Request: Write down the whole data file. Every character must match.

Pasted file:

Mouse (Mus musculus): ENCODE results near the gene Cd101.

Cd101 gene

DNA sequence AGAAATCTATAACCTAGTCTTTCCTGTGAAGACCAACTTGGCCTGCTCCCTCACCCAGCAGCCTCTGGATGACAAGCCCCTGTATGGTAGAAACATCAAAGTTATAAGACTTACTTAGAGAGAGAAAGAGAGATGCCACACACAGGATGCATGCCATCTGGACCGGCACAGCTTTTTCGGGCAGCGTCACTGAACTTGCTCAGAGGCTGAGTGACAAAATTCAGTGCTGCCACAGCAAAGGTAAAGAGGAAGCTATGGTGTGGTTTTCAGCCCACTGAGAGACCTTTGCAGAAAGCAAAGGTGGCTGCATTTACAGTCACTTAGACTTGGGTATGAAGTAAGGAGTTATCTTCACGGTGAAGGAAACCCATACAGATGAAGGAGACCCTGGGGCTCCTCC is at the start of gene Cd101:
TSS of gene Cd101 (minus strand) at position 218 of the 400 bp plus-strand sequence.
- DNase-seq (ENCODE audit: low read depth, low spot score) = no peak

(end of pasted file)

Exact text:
Mouse (Mus musculus): ENCODE results near the gene Cd101.

Cd101 gene

DNA sequence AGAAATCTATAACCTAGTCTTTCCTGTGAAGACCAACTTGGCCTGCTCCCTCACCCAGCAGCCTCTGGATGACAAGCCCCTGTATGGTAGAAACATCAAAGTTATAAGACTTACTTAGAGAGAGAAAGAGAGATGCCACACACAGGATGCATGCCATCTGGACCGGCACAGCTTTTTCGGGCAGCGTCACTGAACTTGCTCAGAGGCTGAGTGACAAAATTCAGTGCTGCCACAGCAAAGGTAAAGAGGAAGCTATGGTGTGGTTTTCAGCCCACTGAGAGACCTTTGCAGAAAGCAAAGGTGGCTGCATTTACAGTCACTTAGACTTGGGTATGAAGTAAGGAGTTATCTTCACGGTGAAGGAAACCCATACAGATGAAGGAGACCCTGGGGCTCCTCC is at the start of gene Cd101:
TSS of gene Cd101 (minus strand) at position 218 of the 400 bp plus-strand sequence.
- DNase-seq (ENCODE audit: low read depth, low spot score) = no peak